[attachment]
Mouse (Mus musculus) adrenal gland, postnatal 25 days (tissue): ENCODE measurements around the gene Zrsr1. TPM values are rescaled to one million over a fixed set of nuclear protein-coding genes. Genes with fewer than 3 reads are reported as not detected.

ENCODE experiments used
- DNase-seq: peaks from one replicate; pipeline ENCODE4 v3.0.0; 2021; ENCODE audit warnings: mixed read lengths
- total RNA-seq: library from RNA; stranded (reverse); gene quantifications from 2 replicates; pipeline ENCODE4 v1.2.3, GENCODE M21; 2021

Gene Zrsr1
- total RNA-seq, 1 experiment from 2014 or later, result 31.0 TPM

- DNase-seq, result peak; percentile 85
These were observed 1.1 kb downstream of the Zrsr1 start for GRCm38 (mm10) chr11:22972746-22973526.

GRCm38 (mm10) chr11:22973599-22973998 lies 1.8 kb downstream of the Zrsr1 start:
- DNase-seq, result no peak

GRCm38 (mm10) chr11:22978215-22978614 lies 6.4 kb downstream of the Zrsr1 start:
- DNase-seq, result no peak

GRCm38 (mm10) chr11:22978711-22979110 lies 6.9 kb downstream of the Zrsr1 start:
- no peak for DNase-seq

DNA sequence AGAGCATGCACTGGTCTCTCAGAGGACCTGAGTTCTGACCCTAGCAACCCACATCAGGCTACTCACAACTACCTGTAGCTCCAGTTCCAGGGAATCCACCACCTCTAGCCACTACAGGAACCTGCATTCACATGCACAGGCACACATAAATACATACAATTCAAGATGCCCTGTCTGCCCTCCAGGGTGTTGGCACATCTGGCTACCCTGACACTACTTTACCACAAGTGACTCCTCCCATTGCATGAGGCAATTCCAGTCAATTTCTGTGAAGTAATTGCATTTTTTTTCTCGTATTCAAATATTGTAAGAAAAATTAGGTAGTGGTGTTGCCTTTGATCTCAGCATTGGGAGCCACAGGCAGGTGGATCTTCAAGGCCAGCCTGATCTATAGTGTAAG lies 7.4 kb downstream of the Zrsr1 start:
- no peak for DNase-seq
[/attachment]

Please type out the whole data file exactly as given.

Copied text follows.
Mouse (Mus musculus) adrenal gland, postnatal 25 days (tissue): ENCODE measurements around the gene Zrsr1. TPM values are rescaled to one million over a fixed set of nuclear protein-coding genes. Genes with fewer than 3 reads are reported as not detected.

ENCODE experiments used
- DNase-seq: peaks from one replicate; pipeline ENCODE4 v3.0.0; 2021; ENCODE audit warnings: mixed read lengths
- total RNA-seq: library from RNA; stranded (reverse); gene quantifications from 2 replicates; pipeline ENCODE4 v1.2.3, GENCODE M21; 2021

Gene Zrsr1
- total RNA-seq, 1 experiment from 2014 or later, result 31.0 TPM

- DNase-seq, result peak; percentile 85
These were observed 1.1 kb downstream of the Zrsr1 start for GRCm38 (mm10) chr11:22972746-22973526.

GRCm38 (mm10) chr11:22973599-22973998 lies 1.8 kb downstream of the Zrsr1 start:
- DNase-seq, result no peak

GRCm38 (mm10) chr11:22978215-22978614 lies 6.4 kb downstream of the Zrsr1 start:
- DNase-seq, result no peak

GRCm38 (mm10) chr11:22978711-22979110 lies 6.9 kb downstream of the Zrsr1 start:
- no peak for DNase-seq

DNA sequence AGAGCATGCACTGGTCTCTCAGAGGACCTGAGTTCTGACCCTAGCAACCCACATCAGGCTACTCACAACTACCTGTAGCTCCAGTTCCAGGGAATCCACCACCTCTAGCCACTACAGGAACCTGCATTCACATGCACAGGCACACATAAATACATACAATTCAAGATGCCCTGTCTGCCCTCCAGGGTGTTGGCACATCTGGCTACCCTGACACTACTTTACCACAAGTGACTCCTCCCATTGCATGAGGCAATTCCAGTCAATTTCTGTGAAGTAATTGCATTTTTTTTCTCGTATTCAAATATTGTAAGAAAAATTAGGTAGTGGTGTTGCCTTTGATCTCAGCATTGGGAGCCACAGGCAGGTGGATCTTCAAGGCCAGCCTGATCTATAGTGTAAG lies 7.4 kb downstream of the Zrsr1 start:
- no peak for DNase-seq